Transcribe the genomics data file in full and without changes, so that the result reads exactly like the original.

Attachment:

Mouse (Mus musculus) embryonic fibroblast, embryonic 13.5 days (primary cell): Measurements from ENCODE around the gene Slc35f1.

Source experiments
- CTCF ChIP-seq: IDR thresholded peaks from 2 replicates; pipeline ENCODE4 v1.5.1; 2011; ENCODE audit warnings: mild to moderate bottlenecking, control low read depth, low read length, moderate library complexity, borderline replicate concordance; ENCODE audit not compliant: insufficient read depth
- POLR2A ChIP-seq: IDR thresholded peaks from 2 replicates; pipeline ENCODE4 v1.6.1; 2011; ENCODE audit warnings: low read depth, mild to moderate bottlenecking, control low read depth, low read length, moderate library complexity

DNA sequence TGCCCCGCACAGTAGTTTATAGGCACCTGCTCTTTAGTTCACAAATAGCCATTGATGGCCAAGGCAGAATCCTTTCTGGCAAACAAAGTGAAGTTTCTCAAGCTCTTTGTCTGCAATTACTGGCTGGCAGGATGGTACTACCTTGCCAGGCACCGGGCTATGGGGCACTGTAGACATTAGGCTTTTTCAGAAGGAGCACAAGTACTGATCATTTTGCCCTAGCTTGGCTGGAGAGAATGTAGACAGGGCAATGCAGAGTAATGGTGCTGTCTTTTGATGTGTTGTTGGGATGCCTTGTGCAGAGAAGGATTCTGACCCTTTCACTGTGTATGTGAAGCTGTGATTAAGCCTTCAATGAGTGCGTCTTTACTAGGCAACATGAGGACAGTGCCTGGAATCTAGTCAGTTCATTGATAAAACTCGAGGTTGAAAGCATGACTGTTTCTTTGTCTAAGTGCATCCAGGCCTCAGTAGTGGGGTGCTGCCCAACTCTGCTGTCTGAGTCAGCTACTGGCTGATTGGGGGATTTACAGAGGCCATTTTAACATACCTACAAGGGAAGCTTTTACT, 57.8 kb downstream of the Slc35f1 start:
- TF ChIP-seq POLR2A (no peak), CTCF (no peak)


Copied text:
Mouse (Mus musculus) embryonic fibroblast, embryonic 13.5 days (primary cell): Measurements from ENCODE around the gene Slc35f1.

Source experiments
- CTCF ChIP-seq: IDR thresholded peaks from 2 replicates; pipeline ENCODE4 v1.5.1; 2011; ENCODE audit warnings: mild to moderate bottlenecking, control low read depth, low read length, moderate library complexity, borderline replicate concordance; ENCODE audit not compliant: insufficient read depth
- POLR2A ChIP-seq: IDR thresholded peaks from 2 replicates; pipeline ENCODE4 v1.6.1; 2011; ENCODE audit warnings: low read depth, mild to moderate bottlenecking, control low read depth, low read length, moderate library complexity

DNA sequence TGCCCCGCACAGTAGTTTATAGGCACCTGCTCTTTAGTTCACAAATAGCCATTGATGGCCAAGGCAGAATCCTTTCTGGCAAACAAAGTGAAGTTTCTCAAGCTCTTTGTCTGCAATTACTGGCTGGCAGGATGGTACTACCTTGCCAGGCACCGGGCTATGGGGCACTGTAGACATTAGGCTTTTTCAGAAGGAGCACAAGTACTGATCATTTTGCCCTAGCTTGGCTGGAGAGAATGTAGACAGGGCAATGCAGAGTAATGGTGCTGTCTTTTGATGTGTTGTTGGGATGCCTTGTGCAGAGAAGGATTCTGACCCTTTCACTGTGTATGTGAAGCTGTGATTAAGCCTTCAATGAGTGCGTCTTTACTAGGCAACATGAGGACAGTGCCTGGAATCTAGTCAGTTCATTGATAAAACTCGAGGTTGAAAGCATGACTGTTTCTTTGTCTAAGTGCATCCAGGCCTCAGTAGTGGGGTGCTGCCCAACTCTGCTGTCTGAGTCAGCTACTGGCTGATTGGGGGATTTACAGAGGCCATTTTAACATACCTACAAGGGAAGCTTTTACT, 57.8 kb downstream of the Slc35f1 start:
- TF ChIP-seq POLR2A (no peak), CTCF (no peak)